On November 10, 2021, Tennessee Governor Bill Lee announced that he would sign legislation that addresses various COVID-19–related issues, including vaccine mandates and mask mandates. The law is effective immediately. There are several major issues for employers regarding COVID-19 prevention measures addressed in the new law. Below is an overview of the law’s key points.
The law does not prohibit private employers from adopting vaccine mandates. It seeks, in an indirect manner, to restrict employers from mandating vaccines. The law focuses on prohibiting employers from requiring proof of vaccination status. The express language of the new law is as follows: “A private business, governmental entity, school, or local education agency shall not compel or otherwise take an adverse action against a person to compel the person to provide proof of vaccination if the person objects to receiving a COVID-19 vaccine for any reason.”
It would appear that the law potentially creates a perverse “don’t ask/don’t tell” incentive for both employers and employees. If an employee openly objects to receiving a vaccine, an employer can still ask why—to determine if there is a bona fide Title VII religious or Americans with Disabilities Act (ADA) accommodation issue—but the employer would appear to be able to discharge or discipline the employee for the employee’s objection (absent accommodation issues). What a Tennessee employer cannot do is ask employees for proof of vaccination status and then take an adverse action if the employees fail or refuse to provide proof of their vaccination status. By contrast, an employee might have an incentive to keep quiet and not answer (or lie) if asked about vaccination status.
An earlier version of the legislation sought to prohibit mask mandates entirely. The version that has become law limits the prohibition on mask mandates to government employers: “An employer that is a governmental entity shall not require an employee to wear a face covering as a term or condition of employment, or take an adverse action against an employee for failing to wear a face covering, unless severe conditions exist at the time the requirement is adopted and the requirement is in effect for not more than fourteen (14) days.” (Emphasis added.)
The law allows employees discharged for refusing to be vaccinated to receive unemployment benefits—and it is retroactive.
Medicare and Medicaid Vaccine Requirements
The law excludes from its coverage healthcare providers that are subject to Medicare or Medicaid vaccine requirements. On November 5, 2021, the Centers for Medicare & Medicaid Services published its interim final vaccine mandate rules.
The new law allows employers, private businesses, schools, and state and local governmental entities to apply to the state comptroller for exemption from the requirements of the statute if compliance would result in a loss of federal funding. This exemption process would allow employers that are federal contractors to seek exemption.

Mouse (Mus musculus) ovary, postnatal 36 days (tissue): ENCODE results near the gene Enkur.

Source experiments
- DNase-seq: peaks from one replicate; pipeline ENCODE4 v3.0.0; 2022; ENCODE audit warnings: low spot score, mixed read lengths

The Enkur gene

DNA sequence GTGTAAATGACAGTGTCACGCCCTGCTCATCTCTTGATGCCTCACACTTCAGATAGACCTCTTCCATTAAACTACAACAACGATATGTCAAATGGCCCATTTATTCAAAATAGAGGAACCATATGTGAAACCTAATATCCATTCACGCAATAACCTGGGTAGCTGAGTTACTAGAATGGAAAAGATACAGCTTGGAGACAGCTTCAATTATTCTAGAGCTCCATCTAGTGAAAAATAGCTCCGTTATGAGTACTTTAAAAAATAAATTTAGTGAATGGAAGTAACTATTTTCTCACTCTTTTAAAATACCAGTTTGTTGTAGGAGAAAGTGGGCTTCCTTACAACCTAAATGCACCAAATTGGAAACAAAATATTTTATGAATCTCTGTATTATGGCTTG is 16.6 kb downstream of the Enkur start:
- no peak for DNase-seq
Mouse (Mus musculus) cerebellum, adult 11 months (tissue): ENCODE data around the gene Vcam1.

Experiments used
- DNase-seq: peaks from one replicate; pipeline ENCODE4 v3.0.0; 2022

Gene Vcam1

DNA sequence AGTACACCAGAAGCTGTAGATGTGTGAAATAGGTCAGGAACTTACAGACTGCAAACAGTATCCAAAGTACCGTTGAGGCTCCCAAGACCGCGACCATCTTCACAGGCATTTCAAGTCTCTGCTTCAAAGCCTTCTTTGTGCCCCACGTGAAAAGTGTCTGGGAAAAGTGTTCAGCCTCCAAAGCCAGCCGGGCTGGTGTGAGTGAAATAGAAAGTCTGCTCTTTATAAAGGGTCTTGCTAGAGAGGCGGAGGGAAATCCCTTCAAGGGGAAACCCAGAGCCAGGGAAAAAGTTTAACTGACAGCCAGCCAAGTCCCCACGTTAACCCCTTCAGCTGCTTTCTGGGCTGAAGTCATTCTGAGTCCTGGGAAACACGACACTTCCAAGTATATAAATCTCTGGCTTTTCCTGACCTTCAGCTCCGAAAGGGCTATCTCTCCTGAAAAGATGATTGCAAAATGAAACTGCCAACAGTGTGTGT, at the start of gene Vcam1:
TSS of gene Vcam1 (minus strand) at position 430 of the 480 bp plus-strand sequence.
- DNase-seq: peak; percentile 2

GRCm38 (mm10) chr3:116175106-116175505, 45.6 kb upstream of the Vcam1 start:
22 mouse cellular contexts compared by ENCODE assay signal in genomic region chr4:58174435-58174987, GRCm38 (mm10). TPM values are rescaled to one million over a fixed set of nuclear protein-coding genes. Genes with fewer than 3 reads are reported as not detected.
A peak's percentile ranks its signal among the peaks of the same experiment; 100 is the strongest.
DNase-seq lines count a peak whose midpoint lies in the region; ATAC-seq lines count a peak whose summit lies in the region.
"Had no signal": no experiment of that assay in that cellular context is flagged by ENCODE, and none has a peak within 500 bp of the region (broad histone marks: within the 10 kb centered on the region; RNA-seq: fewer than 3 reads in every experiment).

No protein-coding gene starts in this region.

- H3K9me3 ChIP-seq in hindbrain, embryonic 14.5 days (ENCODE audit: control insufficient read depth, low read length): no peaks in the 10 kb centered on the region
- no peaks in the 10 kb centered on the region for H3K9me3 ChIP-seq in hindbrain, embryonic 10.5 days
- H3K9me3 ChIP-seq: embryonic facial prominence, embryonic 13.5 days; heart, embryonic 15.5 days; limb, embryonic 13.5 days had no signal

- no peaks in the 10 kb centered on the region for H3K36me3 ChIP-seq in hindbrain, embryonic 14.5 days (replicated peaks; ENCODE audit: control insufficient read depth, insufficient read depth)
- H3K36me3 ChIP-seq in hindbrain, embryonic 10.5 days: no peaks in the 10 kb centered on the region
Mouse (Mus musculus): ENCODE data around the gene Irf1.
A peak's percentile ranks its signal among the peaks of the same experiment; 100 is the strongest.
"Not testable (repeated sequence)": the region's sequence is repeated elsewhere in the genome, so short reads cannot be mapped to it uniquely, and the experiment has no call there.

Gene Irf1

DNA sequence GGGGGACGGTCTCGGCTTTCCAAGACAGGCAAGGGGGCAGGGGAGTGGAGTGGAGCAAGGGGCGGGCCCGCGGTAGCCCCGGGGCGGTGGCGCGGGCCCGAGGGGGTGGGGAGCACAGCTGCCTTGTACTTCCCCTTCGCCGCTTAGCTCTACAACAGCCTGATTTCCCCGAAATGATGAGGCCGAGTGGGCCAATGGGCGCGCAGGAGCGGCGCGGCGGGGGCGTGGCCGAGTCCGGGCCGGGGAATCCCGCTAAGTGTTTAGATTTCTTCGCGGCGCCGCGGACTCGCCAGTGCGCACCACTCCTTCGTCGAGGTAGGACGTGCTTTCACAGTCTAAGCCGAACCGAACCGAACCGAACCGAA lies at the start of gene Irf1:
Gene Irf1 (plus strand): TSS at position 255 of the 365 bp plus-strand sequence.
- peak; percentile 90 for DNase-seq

Federal Emergency Temporary Standard
The law may set up a potential showdown between the Tennessee Occupational Safety and Health Administration (TOSHA) and the federal Occupational Safety and Health Administration (OSHA) over the implementation and enforcement of OSHA’s recently issued COVID-19 Vaccination and Testing Emergency Temporary Standard (ETS) for large employers (100 or more employees). The Tennessee law’s prohibition on compelling employees to provide proof of vaccination status is in direct conflict with the federal ETS (which requires employers to determine the vaccination status of each employee, including requiring each vaccinated employee to provide “acceptable proof of vaccination status”).
State OSHA plans, such as Tennessee’s, have 30 days to adopt the federal standard. However, the Tennessee law includes a provision that prohibits any state funds from being allocated to implement or enforce any “federal law, executive order, rule, or regulation that mandates the administration of a COVID-19 countermeasure” (including vaccines, testing, and masking). TOSHA receives funding from both the state government and the federal government. It is unclear whether TOSHA will be eligible to seek an exemption as described above. While the language of the exemption provision would appear to apply to TOSHA, the statements of proponents of the Tennessee law during the special session of the Tennessee General Assembly during which the legislation was approved made it clear that their efforts were aimed at curbing the impact of the federal ETS in Tennessee.
On Monday, November 8, 2021, TOSHA issued the following statement: “Tennessee OSHA is currently reviewing the latest OSHA Emergency Temporary Standard regarding vaccines in the workplace. As the agency did with the prior ETS, staff will review the OSHA standards and then determine how Tennessee will move forward. This process could take multiple weeks to complete.”
Business groups were strongly opposed to this new law, and that opposition contributed to the legislative shift away from an outright ban on vaccine mandates and to the narrowing of the anti-mask provision. There are still questions to be answered regarding this new law, including whether it will be challenged in court, what the process for requesting an exemption will look like, and whether Tennessee will adopt the federal COVID-19 Vaccination and Testing ETS.
Ogletree Deakins will continue to monitor and report on developments with respect to the COVID-19 pandemic and will post updates in the firm’s Coronavirus (COVID-19) Resource Center as additional information becomes available. Important information for employers is also available via the firm’s webinar and podcast programs.